Why Christmas crackers are awarded, and how many, is completely in the hands of the fun guy hosting at the time. Behind the scenes, we have an awesome web interface available to the team which allows us to allocate crackers and update the scoreboard.

When we began this holiday tradition, we soon realised that Christmas crackers aren’t very common in the US, and many people from that part of the world thought we were referring to food. For many of us, Christmas crackers are an essential part of the Christmas table, with a cracker placed above the plate. So what are they?

They were first made in the mid-1800s by a London sweet maker, Tom Smith. He had seen the French 'bon bon' sweets (almonds wrapped in pretty paper) on a visit to Paris in 1840. He returned to London and tried selling similar sweets in England. They came with a small motto or riddle. Sadly for Tom at the time but luckily for us, they didn't sell very well. So our hero had to think about how to develop his idea to be viable commercially.

Legend says that one night, while he was sitting in front of his log fire, he became fixated with the sparks and crackles coming from the fire. He thought it would be fun if his sweets and toys could be opened with a crack when their fancy wrappers were pulled in half.

In 1861, Tom Smith launched his new range of what he called 'Bangs of Expectation'! It's thought that he bought the recipe for the small cracks and bangs in crackers from a fireworks company called Brock’s Fireworks.

Crackers were also nicknamed 'cosaques' and were thought to be named after the 'Cossack' soldiers who had a reputation for riding on their horses and firing guns into the air.

When Tom died, his expanding cracker business was taken over by his three sons, Tom, Walter and Henry. Walter turned out to be the innovator. He introduced the hats into crackers and travelled around the world looking for new ideas for gifts to put in the crackers.

The company developed a range of 'themed' crackers. There were crackers for bachelors and spinsters (single men and women), where the gifts were items like false teeth and wedding rings! There were also crackers for Suffragettes (women who campaigned to get women the vote), war heroes and even Charlie Chaplain! Crackers were also made for special occasions like Coronations. The British Royal Family still has special crackers made for them today! Very expensive crackers were made such as the 'Millionaire's Crackers' which contained a solid silver box with a piece of gold and silver jewellery inside it!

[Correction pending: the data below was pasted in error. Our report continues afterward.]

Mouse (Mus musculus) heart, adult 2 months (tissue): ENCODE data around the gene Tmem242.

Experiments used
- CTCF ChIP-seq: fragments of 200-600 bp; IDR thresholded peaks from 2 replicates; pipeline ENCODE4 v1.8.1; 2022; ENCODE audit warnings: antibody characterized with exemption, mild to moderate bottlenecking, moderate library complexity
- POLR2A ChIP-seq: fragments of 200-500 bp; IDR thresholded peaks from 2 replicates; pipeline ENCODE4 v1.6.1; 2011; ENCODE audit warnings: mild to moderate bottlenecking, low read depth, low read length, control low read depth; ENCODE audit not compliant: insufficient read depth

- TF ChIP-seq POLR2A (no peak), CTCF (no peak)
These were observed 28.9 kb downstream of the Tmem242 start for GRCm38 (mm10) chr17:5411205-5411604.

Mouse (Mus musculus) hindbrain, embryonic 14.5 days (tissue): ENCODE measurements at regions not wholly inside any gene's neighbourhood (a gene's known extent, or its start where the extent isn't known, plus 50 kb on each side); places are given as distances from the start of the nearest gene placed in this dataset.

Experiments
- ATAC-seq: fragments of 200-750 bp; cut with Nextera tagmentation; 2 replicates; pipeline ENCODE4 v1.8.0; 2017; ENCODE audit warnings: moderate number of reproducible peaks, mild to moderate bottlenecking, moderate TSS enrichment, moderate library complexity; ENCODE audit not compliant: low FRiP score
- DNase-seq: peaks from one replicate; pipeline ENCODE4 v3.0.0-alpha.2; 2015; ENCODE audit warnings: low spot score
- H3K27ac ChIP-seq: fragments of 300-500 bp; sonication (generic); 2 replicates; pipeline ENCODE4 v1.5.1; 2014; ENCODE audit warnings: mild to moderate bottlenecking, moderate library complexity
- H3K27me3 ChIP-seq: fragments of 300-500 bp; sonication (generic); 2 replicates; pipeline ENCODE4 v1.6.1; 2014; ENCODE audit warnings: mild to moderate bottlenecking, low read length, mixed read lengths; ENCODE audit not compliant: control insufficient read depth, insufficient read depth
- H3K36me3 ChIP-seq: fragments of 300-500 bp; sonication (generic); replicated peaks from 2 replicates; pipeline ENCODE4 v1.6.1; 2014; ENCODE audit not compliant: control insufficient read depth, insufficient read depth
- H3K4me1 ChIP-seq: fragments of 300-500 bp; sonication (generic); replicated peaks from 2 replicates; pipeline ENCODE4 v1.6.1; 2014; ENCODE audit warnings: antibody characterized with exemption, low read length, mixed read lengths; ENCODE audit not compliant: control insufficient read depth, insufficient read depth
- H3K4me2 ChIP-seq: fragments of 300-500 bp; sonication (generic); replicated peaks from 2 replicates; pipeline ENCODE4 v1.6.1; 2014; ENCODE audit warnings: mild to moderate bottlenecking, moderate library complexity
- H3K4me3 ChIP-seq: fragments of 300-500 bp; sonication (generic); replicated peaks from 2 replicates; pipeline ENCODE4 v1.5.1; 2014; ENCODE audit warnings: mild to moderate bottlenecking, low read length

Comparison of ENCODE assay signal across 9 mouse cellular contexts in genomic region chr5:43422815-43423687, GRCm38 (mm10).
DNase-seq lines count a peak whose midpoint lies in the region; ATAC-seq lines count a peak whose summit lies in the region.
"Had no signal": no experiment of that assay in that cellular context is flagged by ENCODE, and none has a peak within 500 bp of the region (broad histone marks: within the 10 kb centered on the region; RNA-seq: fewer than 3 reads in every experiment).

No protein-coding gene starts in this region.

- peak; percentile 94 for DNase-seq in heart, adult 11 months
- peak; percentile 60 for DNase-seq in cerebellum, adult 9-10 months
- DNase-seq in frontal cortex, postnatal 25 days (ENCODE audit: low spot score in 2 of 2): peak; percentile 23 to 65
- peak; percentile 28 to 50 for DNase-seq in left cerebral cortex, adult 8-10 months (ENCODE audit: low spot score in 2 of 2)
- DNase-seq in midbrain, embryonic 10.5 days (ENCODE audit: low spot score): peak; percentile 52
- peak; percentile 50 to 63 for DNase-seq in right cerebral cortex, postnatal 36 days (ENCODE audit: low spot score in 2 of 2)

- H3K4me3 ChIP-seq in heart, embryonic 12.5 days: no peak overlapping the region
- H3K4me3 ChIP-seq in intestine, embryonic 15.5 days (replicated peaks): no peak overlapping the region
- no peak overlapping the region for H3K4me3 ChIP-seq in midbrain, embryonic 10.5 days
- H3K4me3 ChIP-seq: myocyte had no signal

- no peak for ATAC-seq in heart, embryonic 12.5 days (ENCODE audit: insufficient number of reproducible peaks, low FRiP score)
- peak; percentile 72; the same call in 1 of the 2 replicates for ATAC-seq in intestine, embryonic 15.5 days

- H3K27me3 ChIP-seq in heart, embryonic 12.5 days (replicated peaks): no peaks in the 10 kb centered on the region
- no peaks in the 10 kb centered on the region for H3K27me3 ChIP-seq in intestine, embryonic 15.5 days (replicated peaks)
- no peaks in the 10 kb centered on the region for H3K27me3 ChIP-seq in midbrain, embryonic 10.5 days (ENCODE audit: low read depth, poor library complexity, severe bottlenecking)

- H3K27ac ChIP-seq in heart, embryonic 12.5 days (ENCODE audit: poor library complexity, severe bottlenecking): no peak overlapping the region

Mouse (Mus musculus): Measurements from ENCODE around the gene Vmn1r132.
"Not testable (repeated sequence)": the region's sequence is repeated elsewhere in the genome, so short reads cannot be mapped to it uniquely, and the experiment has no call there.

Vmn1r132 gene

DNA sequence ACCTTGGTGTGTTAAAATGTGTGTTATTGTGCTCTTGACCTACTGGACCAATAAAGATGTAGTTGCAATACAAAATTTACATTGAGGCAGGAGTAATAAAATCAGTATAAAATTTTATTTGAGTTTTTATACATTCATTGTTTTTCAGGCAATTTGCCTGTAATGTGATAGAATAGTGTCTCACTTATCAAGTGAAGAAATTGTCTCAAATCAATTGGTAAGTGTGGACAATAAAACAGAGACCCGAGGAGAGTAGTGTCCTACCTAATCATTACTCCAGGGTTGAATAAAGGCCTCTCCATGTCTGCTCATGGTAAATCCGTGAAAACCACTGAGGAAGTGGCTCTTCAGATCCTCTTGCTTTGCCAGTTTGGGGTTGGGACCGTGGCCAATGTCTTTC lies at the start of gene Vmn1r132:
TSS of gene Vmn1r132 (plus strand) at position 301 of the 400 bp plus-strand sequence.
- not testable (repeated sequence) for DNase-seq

Of course we’re now in the era of mass-production, and the Christmas Crackers that are used today, readily available from supermarkets in many parts of the world, are short cardboard tubes wrapped in colourful paper. There is normally a Cracker next to each plate on the Christmas dinner table. When the crackers are pulled - with a bang! - a colourful party hat, a toy or gift and a festive joke falls out! The party hats look like crowns and it is thought that they symbolise the crowns that might have been worn by the Wise Men.

Crackers are famous for their very bad jokes, and we try to bring you some of these during our Christmas party. So, you’d be crackers not to take part!

So you see, there really is a lot to this much-anticipated event and we would love for you to be a part of it.

If you’ve already voted, thank you. Be sure all your friends and family have too. If you’ve not voted yet, time
really is running out. Head on over to our accessible voting form and do it right now before some looming Christmas task distracts you.

and join us at 9 AM Eastern time, 2 PM UK on Sunday when Geno, Sara, Gordon, Damo and Jonathan, along with other famous fun guys, count them down and party all day long.